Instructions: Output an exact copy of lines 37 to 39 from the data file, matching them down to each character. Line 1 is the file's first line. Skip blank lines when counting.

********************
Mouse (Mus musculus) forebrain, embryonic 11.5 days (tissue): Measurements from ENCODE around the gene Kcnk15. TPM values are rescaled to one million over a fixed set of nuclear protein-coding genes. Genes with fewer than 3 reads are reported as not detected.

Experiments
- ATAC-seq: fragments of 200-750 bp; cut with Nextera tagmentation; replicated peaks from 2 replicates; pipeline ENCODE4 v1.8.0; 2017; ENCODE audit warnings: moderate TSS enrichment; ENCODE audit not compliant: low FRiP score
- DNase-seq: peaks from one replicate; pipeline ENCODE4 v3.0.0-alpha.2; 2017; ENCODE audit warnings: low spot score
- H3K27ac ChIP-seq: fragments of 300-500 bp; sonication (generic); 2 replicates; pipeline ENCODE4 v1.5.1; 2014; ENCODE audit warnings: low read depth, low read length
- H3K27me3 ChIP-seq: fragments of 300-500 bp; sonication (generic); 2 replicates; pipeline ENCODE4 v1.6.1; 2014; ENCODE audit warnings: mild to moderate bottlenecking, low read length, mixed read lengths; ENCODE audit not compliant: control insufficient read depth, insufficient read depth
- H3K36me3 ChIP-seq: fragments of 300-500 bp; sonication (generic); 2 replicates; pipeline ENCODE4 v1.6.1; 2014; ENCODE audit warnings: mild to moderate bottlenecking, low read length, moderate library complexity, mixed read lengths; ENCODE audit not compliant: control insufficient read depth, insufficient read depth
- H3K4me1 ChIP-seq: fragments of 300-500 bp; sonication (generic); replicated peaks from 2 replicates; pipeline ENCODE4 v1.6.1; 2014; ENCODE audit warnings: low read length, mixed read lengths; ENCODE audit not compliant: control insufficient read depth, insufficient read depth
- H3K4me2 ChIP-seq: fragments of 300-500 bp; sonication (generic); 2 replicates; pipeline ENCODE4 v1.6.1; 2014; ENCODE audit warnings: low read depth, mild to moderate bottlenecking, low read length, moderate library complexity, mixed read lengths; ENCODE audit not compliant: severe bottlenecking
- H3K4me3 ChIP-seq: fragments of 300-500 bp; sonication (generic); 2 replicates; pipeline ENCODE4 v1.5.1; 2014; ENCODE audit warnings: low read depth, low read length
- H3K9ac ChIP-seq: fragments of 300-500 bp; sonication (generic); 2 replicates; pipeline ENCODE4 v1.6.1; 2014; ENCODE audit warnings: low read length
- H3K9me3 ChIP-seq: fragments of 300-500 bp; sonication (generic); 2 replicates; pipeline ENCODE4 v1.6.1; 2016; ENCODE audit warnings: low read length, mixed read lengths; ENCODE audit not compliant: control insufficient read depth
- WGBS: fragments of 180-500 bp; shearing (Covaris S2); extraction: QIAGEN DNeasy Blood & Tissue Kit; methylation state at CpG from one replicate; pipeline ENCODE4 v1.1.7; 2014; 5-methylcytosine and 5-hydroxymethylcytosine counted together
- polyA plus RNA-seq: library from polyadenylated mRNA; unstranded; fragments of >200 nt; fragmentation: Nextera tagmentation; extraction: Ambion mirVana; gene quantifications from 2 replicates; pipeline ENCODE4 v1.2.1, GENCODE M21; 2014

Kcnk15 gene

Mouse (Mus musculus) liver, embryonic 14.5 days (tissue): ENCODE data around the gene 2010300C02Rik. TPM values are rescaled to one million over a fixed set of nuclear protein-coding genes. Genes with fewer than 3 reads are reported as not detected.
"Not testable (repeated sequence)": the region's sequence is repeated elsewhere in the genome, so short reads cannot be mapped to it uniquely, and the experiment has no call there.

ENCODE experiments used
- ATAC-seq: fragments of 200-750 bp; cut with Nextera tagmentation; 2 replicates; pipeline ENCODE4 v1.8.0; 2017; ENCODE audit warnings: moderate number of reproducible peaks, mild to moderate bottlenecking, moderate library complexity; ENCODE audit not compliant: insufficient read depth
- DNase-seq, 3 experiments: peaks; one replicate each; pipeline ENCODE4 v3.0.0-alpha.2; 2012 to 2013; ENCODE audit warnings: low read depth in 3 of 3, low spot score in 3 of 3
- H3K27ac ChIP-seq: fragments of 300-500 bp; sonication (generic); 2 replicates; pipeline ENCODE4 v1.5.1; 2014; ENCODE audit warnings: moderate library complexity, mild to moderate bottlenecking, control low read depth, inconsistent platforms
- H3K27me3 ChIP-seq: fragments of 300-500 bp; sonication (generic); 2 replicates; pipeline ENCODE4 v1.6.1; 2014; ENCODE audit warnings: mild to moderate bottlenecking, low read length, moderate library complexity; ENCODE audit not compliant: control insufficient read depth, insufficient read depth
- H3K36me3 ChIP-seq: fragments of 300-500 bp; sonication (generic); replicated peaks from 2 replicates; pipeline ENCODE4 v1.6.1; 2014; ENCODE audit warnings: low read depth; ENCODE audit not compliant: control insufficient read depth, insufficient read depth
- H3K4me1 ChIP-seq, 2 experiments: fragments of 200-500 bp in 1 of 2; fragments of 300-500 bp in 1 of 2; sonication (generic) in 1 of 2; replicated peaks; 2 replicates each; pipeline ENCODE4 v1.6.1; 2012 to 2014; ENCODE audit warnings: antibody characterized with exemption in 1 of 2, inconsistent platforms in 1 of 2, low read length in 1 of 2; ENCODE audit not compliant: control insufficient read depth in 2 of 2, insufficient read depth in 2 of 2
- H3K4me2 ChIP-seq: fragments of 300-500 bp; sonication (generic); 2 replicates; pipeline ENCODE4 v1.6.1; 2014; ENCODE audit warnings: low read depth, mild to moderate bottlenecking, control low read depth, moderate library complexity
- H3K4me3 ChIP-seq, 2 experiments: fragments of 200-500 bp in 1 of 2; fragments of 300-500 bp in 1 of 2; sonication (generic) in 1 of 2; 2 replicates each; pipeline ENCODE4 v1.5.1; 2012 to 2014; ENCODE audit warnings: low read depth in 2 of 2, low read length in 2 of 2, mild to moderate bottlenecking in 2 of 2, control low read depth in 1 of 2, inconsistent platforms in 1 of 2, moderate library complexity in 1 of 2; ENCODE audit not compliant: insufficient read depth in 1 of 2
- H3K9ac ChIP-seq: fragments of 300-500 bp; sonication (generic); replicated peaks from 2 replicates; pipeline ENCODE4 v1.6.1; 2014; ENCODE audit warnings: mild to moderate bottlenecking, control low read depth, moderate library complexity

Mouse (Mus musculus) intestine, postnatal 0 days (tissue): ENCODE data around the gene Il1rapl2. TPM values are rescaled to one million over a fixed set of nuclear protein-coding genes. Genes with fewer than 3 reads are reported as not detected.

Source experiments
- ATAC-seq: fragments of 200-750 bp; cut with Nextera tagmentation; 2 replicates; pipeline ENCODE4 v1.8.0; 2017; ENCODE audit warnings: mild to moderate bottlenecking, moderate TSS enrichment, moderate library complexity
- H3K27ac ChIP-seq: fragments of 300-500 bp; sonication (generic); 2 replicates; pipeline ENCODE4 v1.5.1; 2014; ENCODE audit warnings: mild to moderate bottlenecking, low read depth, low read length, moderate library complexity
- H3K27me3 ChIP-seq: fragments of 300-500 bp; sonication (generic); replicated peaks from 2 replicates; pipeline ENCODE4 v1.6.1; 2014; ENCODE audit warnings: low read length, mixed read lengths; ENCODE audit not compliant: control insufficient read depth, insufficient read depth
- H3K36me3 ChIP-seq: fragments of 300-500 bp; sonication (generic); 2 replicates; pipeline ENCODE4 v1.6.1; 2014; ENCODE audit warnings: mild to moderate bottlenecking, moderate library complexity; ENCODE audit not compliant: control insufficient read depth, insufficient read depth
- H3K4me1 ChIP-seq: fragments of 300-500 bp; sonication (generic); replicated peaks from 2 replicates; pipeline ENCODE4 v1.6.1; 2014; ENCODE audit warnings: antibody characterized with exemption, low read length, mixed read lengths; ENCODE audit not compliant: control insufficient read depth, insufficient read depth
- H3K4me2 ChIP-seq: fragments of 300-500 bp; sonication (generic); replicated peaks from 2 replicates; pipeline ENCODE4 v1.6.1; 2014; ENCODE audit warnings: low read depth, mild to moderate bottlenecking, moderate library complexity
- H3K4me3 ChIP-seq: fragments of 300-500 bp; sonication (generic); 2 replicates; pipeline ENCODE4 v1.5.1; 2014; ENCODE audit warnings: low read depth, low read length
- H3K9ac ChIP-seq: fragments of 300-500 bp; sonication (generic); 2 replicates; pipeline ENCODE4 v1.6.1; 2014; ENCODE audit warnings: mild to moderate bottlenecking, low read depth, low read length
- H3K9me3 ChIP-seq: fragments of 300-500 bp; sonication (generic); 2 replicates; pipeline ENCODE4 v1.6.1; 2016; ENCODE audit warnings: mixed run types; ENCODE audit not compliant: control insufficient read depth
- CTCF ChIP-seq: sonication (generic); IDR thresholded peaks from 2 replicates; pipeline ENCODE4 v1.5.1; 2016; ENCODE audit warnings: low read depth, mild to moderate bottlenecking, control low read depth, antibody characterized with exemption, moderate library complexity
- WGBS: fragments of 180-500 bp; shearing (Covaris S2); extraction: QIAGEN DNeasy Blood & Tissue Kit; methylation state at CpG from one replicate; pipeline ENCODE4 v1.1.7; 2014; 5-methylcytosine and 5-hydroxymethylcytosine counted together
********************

- H3K9ac ChIP-seq: fragments of 300-500 bp; sonication (generic); 2 replicates; pipeline ENCODE4 v1.6.1; 2014; ENCODE audit warnings: mild to moderate bottlenecking, low read depth, low read length
- H3K9me3 ChIP-seq: fragments of 300-500 bp; sonication (generic); 2 replicates; pipeline ENCODE4 v1.6.1; 2016; ENCODE audit warnings: mixed run types; ENCODE audit not compliant: control insufficient read depth
- CTCF ChIP-seq: sonication (generic); IDR thresholded peaks from 2 replicates; pipeline ENCODE4 v1.5.1; 2016; ENCODE audit warnings: low read depth, mild to moderate bottlenecking, control low read depth, antibody characterized with exemption, moderate library complexity